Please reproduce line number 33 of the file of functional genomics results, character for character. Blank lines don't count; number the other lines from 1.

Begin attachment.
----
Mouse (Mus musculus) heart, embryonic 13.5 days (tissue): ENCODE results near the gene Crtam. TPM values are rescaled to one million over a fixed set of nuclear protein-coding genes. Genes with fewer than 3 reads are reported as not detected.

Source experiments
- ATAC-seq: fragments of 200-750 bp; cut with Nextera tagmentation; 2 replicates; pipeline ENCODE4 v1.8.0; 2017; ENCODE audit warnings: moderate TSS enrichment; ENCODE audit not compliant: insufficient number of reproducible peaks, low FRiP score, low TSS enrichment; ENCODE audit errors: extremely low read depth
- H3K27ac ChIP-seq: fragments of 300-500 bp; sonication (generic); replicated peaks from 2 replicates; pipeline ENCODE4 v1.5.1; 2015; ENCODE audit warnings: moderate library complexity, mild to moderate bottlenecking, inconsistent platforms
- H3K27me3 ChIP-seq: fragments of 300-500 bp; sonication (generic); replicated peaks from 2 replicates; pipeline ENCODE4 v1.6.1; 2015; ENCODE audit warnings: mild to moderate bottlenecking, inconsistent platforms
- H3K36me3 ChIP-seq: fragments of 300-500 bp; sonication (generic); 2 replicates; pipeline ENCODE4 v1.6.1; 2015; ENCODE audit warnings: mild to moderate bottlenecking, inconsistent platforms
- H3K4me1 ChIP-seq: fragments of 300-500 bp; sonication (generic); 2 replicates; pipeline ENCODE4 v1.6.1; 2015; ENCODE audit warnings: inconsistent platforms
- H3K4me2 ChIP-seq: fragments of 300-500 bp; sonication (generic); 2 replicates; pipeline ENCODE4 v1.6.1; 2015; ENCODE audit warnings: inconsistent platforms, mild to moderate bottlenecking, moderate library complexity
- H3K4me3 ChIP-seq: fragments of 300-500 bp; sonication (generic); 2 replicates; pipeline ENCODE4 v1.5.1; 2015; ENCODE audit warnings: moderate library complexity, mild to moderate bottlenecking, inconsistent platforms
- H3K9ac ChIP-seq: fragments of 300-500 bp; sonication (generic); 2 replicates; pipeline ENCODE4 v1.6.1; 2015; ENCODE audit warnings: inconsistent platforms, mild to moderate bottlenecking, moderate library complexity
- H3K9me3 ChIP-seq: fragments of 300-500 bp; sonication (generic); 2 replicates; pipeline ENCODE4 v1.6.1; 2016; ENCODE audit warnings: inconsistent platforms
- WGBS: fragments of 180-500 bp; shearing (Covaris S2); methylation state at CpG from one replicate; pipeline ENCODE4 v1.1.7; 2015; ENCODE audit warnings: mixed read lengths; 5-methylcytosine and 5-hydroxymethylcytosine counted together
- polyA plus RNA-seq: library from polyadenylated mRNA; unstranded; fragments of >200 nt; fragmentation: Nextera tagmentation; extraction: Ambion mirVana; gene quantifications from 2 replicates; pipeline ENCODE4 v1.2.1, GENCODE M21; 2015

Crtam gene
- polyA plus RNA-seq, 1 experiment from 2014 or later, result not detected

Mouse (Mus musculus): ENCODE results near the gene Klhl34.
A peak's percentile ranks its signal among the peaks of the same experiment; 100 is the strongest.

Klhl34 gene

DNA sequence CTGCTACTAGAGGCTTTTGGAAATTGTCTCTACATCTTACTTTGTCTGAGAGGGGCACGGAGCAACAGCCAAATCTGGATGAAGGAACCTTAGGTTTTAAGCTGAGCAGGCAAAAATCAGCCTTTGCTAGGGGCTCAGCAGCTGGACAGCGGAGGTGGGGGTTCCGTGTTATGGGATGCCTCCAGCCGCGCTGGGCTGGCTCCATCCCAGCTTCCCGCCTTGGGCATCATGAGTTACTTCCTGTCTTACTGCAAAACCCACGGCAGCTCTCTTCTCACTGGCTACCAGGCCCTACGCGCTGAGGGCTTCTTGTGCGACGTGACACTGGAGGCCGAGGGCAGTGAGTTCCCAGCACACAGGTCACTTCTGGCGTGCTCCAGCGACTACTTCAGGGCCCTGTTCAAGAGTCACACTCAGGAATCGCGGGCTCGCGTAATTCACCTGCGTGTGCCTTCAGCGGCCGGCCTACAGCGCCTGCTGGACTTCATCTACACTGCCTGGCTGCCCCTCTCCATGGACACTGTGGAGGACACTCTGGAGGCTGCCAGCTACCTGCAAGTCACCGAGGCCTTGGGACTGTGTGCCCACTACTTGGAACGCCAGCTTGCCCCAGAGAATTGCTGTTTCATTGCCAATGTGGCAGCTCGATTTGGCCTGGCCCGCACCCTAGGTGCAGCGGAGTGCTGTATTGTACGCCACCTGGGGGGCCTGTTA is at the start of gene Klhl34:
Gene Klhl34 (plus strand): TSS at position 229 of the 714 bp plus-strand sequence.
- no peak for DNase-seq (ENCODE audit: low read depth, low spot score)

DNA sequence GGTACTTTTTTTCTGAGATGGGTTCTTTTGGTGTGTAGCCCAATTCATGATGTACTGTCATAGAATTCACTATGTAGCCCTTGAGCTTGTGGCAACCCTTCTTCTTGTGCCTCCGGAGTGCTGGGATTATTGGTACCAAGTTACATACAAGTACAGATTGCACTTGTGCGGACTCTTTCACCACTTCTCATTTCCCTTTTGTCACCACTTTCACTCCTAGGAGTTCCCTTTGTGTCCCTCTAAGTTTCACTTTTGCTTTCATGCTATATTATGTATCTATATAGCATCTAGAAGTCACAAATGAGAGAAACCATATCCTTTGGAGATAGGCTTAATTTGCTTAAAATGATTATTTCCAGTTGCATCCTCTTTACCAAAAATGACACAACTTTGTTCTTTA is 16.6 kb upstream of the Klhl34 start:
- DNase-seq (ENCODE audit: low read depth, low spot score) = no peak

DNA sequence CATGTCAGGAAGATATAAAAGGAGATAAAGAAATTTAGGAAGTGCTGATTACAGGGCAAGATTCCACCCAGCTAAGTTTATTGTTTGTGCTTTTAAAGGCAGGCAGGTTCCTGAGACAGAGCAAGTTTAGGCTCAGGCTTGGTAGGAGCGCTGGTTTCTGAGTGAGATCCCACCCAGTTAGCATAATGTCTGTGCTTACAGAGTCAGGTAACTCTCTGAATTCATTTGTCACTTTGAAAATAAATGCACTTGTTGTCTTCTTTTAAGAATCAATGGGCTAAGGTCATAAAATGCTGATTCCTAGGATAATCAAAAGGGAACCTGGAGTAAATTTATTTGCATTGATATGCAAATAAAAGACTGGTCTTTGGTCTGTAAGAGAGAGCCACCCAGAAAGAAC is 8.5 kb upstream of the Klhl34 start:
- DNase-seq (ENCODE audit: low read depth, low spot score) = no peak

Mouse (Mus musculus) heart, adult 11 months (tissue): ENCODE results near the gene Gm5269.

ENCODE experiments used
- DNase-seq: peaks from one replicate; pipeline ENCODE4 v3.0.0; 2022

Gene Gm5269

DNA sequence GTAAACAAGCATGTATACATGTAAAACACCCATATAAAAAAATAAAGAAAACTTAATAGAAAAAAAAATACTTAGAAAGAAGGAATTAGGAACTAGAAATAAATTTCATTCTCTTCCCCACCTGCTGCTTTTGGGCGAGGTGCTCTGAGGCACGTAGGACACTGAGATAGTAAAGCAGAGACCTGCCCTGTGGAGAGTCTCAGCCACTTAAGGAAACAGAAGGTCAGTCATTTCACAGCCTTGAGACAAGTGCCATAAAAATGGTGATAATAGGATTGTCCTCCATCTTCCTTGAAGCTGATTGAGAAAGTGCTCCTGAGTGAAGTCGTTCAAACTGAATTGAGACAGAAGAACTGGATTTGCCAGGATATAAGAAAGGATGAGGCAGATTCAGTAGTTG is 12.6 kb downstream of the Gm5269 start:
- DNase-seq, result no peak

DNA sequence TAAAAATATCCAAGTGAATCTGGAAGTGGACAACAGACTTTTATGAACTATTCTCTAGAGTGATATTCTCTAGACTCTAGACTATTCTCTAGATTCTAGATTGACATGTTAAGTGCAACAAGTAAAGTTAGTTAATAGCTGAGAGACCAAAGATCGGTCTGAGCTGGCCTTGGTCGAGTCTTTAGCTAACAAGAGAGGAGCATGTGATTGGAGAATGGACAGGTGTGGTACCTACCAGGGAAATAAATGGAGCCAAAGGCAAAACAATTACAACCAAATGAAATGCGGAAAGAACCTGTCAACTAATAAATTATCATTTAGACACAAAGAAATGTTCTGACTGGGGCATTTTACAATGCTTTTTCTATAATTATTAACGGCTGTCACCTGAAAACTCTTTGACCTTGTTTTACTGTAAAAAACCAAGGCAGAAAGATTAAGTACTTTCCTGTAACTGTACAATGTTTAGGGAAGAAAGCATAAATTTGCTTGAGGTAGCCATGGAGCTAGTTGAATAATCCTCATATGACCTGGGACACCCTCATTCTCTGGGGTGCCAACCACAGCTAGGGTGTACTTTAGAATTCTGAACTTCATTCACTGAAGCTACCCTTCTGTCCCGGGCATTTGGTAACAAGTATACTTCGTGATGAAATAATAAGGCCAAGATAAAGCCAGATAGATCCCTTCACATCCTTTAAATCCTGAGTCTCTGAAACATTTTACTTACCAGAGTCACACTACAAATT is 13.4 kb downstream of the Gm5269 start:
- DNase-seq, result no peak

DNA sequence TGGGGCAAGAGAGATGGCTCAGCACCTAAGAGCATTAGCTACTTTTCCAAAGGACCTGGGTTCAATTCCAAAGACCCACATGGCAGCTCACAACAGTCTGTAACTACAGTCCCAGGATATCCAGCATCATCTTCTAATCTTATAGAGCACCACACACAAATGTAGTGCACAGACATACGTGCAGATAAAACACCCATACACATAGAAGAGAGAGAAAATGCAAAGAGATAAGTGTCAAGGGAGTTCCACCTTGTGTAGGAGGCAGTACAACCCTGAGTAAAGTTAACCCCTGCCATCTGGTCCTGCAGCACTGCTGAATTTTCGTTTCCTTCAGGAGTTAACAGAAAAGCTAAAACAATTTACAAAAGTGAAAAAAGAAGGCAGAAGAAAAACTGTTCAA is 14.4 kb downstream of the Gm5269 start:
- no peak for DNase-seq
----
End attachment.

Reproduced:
- DNase-seq, result no peak